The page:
Dyer and Mulvihill made a point of consulting with experts in the field of gender identity and sexual health throughout the development of Sexy Herpes to ensure they reflected the truth of those communities as accurately as possible. 'Sexual health seems to be one of the final frontiers in terms of broader awareness and constructive conversation in our society" says Dyer, 'there also appears to be a deep sense of urgency with leading sexual health bodies to make education and proactivity regarding sexual health a main priority with younger audiences. We really hope Sexy Herpes can catch on and go viral (pun totally intended) and spread the word about sexual health!'"
Question: How would you describe Sexy Herpes?
Chloe NG: Fun, light, loving.
Question: Why did you decide to get on board for Sexy Herpes?
Chloe NG: The character Jackie and honestly, after meeting them at the audition, wanting to work with Madeleine Dyer and Daniel Mulvihill and the rest of the team. They had written such a beautiful, real, multidimensional human and it's not every day you get given an opportunity to play that. Especially being an Asian female, there is definitely its own set of challenges in this industry.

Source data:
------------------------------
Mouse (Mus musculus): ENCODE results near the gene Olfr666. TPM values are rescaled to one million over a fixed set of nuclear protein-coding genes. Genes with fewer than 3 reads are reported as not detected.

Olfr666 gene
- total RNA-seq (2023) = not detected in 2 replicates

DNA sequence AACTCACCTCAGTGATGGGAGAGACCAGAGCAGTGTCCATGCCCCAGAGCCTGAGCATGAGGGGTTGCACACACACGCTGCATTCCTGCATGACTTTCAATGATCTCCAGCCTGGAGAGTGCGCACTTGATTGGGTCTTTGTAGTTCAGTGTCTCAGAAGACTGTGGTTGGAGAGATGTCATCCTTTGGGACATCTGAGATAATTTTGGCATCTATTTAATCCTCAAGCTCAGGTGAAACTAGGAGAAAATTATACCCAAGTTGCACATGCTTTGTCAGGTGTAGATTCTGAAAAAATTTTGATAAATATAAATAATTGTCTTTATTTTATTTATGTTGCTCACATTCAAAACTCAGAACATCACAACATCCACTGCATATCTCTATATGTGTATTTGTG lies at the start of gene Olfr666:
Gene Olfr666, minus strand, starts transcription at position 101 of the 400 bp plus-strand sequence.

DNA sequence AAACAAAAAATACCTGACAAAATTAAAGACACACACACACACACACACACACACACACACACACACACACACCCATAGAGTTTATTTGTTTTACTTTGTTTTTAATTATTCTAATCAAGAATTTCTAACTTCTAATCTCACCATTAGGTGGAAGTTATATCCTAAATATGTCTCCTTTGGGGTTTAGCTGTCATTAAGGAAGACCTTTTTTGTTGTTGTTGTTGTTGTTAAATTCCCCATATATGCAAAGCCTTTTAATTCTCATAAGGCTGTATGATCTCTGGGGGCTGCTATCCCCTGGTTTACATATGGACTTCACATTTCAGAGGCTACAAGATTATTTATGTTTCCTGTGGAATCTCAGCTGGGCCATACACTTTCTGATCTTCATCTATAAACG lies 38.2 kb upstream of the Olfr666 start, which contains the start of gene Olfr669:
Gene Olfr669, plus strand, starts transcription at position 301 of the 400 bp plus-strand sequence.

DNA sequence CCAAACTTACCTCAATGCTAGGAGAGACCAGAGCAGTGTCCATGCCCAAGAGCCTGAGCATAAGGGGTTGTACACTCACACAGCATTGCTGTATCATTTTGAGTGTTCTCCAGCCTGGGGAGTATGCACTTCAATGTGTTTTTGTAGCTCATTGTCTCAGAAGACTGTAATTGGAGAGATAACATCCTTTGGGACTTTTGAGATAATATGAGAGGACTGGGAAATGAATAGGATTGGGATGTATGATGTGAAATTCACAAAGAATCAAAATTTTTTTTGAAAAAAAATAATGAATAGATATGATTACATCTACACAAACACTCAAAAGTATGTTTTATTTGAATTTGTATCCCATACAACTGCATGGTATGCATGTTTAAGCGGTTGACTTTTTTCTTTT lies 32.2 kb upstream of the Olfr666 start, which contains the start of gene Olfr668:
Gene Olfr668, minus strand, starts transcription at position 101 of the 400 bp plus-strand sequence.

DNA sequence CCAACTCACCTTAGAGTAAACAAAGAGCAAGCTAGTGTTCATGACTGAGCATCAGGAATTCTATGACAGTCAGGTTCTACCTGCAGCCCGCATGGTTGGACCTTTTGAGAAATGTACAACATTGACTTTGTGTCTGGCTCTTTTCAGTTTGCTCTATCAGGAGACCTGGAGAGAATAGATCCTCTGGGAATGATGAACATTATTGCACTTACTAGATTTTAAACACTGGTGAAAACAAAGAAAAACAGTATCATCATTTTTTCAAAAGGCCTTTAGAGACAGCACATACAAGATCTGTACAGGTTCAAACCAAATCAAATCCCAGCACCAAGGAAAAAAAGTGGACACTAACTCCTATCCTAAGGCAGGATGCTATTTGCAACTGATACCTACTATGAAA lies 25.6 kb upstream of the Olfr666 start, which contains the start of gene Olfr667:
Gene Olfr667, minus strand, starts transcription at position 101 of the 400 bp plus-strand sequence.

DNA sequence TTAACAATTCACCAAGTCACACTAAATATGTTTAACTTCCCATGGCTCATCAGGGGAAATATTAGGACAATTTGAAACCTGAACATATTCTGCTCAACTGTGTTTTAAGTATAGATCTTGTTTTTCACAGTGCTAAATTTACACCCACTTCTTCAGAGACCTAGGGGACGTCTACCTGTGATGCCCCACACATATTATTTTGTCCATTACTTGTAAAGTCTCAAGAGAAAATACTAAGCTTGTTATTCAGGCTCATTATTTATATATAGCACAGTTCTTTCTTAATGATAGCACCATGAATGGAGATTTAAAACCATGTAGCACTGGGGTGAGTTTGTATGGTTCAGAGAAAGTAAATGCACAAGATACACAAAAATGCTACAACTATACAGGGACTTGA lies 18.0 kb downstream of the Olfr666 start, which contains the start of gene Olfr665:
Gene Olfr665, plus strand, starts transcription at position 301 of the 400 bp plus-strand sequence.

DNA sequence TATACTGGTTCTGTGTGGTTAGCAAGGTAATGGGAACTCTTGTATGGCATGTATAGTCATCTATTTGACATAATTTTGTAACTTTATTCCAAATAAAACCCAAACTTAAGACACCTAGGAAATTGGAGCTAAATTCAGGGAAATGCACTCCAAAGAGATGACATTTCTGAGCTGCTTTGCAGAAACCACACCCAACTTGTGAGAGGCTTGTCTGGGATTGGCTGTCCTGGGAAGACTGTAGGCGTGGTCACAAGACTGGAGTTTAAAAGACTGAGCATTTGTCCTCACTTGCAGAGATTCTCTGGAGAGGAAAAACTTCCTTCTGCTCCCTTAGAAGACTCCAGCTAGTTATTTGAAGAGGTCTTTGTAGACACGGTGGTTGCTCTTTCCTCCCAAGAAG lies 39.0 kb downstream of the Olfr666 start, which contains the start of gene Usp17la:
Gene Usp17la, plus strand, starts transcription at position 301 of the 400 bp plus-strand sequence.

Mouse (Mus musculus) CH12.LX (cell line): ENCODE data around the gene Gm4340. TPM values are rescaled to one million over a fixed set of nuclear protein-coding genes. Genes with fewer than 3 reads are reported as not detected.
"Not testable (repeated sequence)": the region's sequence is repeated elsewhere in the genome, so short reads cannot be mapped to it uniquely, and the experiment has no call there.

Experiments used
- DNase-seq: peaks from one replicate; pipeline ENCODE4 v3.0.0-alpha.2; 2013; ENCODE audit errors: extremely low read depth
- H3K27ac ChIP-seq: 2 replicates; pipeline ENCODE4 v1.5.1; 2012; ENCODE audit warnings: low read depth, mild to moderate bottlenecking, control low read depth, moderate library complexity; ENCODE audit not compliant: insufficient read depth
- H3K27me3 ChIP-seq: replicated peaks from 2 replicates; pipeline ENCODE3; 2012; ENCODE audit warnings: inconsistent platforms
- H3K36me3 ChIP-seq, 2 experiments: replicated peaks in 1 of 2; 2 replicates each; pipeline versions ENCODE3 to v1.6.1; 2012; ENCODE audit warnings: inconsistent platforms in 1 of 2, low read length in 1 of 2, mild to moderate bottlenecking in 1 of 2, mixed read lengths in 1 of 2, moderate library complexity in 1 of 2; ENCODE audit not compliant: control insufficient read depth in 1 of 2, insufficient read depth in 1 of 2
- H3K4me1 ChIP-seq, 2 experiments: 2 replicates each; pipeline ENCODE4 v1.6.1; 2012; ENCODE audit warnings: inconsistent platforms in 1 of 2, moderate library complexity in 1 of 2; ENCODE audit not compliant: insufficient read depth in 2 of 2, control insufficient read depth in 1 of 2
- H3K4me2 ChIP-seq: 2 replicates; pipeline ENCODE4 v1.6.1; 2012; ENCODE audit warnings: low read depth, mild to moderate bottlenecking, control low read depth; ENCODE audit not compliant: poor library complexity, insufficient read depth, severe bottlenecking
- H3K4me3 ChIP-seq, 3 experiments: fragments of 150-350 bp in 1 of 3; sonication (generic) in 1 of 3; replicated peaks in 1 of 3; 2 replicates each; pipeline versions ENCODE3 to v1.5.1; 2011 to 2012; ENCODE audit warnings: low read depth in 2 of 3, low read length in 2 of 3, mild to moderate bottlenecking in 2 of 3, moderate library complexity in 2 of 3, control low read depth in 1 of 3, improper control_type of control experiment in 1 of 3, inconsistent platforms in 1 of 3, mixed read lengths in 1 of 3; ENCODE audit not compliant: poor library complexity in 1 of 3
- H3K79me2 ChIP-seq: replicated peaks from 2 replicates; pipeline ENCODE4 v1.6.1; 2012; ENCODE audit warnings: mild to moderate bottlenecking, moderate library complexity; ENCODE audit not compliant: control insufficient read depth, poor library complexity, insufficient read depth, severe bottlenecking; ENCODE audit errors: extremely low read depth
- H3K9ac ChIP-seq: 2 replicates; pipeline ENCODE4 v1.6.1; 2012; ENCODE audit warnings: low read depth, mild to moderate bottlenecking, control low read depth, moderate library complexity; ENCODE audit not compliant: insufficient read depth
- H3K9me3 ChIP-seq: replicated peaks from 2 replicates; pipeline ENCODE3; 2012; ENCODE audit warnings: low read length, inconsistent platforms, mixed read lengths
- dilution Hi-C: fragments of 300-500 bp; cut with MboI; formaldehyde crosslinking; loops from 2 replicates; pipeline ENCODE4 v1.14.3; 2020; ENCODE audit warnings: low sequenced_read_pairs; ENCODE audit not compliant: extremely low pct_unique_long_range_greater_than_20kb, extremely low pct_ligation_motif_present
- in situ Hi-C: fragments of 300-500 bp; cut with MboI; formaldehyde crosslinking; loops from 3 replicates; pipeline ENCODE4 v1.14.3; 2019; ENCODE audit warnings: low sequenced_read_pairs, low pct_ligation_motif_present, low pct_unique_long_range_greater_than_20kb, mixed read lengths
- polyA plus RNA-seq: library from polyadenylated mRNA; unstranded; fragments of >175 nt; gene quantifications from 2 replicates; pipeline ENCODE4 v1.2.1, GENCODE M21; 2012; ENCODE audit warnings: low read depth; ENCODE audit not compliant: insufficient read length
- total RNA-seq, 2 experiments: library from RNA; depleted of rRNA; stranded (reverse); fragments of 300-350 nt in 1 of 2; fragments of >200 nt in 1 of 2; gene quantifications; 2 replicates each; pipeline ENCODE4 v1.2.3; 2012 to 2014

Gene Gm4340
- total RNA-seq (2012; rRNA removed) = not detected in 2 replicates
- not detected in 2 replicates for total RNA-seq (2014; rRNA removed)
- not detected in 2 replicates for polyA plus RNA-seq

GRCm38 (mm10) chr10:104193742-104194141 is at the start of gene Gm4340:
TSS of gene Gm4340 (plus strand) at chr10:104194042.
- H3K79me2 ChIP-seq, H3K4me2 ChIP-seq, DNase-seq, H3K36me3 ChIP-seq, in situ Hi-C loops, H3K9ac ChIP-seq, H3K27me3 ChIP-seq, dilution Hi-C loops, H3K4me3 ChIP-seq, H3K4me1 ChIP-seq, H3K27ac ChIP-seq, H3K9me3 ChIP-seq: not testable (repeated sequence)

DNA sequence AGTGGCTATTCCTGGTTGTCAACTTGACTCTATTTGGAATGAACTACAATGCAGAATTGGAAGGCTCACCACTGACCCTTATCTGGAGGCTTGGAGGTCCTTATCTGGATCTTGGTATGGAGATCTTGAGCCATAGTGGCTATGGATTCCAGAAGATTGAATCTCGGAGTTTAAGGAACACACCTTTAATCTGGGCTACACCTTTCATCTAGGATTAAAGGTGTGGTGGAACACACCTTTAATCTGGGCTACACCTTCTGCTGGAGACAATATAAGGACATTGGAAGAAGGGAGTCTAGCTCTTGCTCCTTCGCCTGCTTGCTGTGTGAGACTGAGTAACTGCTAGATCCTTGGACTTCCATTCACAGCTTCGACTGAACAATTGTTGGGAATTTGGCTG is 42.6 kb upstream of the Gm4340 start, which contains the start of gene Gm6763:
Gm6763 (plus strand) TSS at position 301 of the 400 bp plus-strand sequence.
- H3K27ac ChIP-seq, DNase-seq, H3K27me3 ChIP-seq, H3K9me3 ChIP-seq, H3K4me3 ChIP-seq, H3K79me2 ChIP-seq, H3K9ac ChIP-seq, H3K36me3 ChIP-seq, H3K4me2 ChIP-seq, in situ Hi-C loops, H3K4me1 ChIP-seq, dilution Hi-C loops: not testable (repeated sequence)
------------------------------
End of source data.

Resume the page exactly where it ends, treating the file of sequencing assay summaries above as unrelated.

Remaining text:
Question: What do you hope viewers take from Sexy Herpes?
Chloe NG: The message that whoever you are, you are worthy of love and belonging. We are all fearfully and wonderfully made, hand-crafted to be unique, one of a kind and equal.
Question: Did you have to do any research into sexual health, prior to beginning filming?
Chloe NG: Yes! (haha). Thankfully I have a major in Psychology, which gave me a good foundation and sound understanding of the health field, but I did a lot of research particularly in being a nurse, and the sexual health sector, getting familiar with various terms etc. but that's our homework as actors. And I am a bit dorky; I love random facts and learning!
Question: How are you similar to your character in Sexy Herpes?